|As a senior program manager for the Pathways to Prosperity Network, Sheila Jackson researches and writes about effective strategies for building grades 9-14 career pathways and provides technical assistance to Network members. Sheila’s areas of expertise include advanced manufacturing pathways and work-based learning. She leads the development of C-Town Tech’s IT pathway, working with the Boston Public Schools, the City of Boston, Bunker Hill Community College, the Boston Private Industry Council, and SAP, the corporate partner. Prior to joining JFF, Sheila worked at a community-based college-access program, Making Waves Education Program, in San Francisco, where she supported first-generation college students in preparing and applying for college and understanding the financial aid process. She also served as a special education paraprofessional in the San Francisco Unified School District. Sheila holds a B.A. in English literature and French from Wesleyan University and an Ed.M. in higher education from the Harvard Graduate School of Education.|
|As executive assistant, Sandra Jadotte provides administrative support for both the Pathways to Prosperity Network and other Building Educational Pathways for Youth initiatives at JFF. Sandra oversees various activities for the Network, including scheduling meetings, maintaining our partner database, and providing event support. Before joining JFF, she was an executive legal assistant with Pederson & Freedman, LLP in Washington, DC, where she assisted attorneys with research and correspondence, translated documents, handled public inquiries, prepared reports, coordinated meetings and events, and managed staff travel. Sandra attended St. John's University in Queens, NY, and is fluent in French and Creole|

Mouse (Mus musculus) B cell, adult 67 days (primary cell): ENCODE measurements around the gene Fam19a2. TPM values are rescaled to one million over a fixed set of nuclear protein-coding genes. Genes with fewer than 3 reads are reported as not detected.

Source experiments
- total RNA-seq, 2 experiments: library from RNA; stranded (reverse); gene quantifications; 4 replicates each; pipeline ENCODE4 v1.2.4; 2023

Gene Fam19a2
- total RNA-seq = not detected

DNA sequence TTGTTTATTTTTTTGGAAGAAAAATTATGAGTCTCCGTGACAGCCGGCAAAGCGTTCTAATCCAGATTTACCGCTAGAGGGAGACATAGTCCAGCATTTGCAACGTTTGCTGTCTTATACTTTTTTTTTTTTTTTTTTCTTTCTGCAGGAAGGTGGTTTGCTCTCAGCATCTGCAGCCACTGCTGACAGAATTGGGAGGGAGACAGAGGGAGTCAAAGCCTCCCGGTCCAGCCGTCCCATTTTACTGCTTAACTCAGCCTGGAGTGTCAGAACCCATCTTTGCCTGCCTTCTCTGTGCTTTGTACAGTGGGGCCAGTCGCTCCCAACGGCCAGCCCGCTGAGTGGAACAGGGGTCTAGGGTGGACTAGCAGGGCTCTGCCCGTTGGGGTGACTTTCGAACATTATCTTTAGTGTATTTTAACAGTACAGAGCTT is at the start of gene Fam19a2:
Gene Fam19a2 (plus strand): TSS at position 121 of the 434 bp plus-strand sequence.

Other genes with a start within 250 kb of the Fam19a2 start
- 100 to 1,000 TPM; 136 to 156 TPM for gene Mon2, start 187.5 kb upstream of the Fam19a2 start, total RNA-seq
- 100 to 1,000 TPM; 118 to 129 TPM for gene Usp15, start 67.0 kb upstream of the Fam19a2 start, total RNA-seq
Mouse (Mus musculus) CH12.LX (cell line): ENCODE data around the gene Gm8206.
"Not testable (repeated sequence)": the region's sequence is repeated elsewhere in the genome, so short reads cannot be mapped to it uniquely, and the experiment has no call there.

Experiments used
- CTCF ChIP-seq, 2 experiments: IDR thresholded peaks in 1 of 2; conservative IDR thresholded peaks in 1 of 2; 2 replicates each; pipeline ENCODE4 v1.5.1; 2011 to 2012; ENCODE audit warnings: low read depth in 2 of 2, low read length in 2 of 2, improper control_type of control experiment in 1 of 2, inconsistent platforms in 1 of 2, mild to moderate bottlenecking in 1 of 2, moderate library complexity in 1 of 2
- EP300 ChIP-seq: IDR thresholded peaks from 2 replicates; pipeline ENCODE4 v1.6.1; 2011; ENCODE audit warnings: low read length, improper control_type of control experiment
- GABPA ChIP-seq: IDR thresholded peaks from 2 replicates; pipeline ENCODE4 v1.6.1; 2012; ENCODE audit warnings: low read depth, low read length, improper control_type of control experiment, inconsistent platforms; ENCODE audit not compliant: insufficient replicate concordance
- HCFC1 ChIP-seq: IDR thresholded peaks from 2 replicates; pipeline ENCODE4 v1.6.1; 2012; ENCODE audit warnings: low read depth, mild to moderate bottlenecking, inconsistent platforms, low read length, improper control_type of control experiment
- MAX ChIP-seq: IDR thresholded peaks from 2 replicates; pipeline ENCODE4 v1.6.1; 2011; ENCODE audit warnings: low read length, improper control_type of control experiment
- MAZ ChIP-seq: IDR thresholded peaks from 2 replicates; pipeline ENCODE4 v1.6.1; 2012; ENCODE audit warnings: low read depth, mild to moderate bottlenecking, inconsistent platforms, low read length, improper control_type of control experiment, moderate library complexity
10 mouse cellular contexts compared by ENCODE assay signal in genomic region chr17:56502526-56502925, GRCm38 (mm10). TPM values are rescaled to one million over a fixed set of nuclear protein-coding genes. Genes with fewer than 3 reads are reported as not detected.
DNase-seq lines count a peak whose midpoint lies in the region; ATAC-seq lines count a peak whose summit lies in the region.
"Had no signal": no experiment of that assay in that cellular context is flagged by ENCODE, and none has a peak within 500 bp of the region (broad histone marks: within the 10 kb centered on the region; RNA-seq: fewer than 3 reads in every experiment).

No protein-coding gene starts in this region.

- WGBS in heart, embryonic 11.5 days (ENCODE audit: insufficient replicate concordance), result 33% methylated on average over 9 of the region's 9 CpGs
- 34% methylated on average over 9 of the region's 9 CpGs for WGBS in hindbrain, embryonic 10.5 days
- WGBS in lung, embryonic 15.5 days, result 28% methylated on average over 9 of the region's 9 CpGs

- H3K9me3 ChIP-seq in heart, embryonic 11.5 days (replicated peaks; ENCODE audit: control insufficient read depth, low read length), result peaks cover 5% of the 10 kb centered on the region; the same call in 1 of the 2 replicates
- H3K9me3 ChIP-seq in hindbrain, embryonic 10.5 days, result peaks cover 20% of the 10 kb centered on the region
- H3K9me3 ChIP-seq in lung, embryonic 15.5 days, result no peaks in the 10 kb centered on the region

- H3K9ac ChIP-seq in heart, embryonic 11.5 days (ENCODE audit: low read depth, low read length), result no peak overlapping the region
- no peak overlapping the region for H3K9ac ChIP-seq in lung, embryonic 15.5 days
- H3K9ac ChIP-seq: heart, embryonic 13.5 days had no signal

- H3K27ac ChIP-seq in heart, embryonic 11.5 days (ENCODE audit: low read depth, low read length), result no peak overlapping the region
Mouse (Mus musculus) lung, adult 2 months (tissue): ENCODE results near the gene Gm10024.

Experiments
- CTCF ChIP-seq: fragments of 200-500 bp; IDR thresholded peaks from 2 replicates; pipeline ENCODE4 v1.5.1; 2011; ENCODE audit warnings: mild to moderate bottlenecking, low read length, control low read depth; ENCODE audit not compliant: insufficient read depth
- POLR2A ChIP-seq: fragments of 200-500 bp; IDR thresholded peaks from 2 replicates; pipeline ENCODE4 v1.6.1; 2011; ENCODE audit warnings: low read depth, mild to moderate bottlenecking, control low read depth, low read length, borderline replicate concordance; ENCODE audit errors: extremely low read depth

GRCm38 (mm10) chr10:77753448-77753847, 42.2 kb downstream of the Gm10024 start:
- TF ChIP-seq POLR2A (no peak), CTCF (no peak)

|Leighton Johnson is a program manager for the Pathways to Prosperity Network. In this role, he provides technical assistance and coaching to states and regions in the Pathways to Prosperity Network. Leighton’s work focuses especially on policies and strategies for implementing grades 9-14+ career pathways, and he contributes to the asset mapping process in states and regions. Leighton currently serves as the project manager for Catalyzing CTE Through Pay for Success, a federally funded U.S. Department of Education K-12 initiative. Other projects he has supported include providing technical assistance to state education/workforce agencies and school districts within Indiana, Massachusetts, and Texas. He has a background in philanthropy and particular interest and expertise in issues of equity and educational attainment. Leighton previously worked as a temporary program associate with The Boston Foundation, supporting the Foundation’s Nonprofit Effectiveness group. Prior to this role, he worked as a graduate assistant for the Lumina Foundation, supporting strategies to increase equity and higher education degree attainment in support of Lumina's “Goal 2025.” Leighton received his B.A. in history and African-American and African Diaspora studies from Indiana University Bloomington and is currently completing his M.A. in philanthropic studies at the Indiana University Lilly Family School of Philanthropy.|